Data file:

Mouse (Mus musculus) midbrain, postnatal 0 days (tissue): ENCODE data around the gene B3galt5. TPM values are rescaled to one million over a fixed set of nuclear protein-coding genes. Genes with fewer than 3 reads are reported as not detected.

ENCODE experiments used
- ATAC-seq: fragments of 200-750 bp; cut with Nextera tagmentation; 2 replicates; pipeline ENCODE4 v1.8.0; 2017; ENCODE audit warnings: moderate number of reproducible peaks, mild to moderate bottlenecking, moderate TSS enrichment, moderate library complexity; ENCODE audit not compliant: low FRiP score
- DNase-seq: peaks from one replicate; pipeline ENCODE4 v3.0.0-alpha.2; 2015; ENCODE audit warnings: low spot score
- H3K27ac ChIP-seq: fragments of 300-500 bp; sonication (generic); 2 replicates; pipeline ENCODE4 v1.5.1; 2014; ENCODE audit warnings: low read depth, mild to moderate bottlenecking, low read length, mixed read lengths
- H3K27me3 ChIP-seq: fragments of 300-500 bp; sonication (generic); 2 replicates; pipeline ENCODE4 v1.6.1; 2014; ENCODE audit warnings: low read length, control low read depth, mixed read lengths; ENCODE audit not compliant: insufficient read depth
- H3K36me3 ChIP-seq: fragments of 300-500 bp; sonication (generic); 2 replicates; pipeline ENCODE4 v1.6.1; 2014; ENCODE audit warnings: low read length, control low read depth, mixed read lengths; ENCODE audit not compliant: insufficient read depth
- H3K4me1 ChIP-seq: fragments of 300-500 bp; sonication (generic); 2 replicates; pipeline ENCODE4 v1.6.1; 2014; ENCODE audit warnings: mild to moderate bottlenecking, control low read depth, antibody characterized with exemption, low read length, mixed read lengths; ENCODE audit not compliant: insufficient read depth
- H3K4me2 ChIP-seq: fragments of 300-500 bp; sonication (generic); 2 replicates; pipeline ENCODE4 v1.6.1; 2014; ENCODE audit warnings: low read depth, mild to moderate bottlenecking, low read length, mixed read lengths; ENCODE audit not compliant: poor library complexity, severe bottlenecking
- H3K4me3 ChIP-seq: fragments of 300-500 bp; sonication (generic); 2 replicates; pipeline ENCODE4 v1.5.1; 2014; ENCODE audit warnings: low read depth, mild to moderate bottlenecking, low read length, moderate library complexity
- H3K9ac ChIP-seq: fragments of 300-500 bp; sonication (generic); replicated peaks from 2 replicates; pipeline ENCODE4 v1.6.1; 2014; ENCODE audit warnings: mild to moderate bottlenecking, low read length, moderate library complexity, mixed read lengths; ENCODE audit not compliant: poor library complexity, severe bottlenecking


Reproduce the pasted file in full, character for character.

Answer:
Mouse (Mus musculus) midbrain, postnatal 0 days (tissue): ENCODE data around the gene B3galt5. TPM values are rescaled to one million over a fixed set of nuclear protein-coding genes. Genes with fewer than 3 reads are reported as not detected.

ENCODE experiments used
- ATAC-seq: fragments of 200-750 bp; cut with Nextera tagmentation; 2 replicates; pipeline ENCODE4 v1.8.0; 2017; ENCODE audit warnings: moderate number of reproducible peaks, mild to moderate bottlenecking, moderate TSS enrichment, moderate library complexity; ENCODE audit not compliant: low FRiP score
- DNase-seq: peaks from one replicate; pipeline ENCODE4 v3.0.0-alpha.2; 2015; ENCODE audit warnings: low spot score
- H3K27ac ChIP-seq: fragments of 300-500 bp; sonication (generic); 2 replicates; pipeline ENCODE4 v1.5.1; 2014; ENCODE audit warnings: low read depth, mild to moderate bottlenecking, low read length, mixed read lengths
- H3K27me3 ChIP-seq: fragments of 300-500 bp; sonication (generic); 2 replicates; pipeline ENCODE4 v1.6.1; 2014; ENCODE audit warnings: low read length, control low read depth, mixed read lengths; ENCODE audit not compliant: insufficient read depth
- H3K36me3 ChIP-seq: fragments of 300-500 bp; sonication (generic); 2 replicates; pipeline ENCODE4 v1.6.1; 2014; ENCODE audit warnings: low read length, control low read depth, mixed read lengths; ENCODE audit not compliant: insufficient read depth
- H3K4me1 ChIP-seq: fragments of 300-500 bp; sonication (generic); 2 replicates; pipeline ENCODE4 v1.6.1; 2014; ENCODE audit warnings: mild to moderate bottlenecking, control low read depth, antibody characterized with exemption, low read length, mixed read lengths; ENCODE audit not compliant: insufficient read depth
- H3K4me2 ChIP-seq: fragments of 300-500 bp; sonication (generic); 2 replicates; pipeline ENCODE4 v1.6.1; 2014; ENCODE audit warnings: low read depth, mild to moderate bottlenecking, low read length, mixed read lengths; ENCODE audit not compliant: poor library complexity, severe bottlenecking
- H3K4me3 ChIP-seq: fragments of 300-500 bp; sonication (generic); 2 replicates; pipeline ENCODE4 v1.5.1; 2014; ENCODE audit warnings: low read depth, mild to moderate bottlenecking, low read length, moderate library complexity
- H3K9ac ChIP-seq: fragments of 300-500 bp; sonication (generic); replicated peaks from 2 replicates; pipeline ENCODE4 v1.6.1; 2014; ENCODE audit warnings: mild to moderate bottlenecking, low read length, moderate library complexity, mixed read lengths; ENCODE audit not compliant: poor library complexity, severe bottlenecking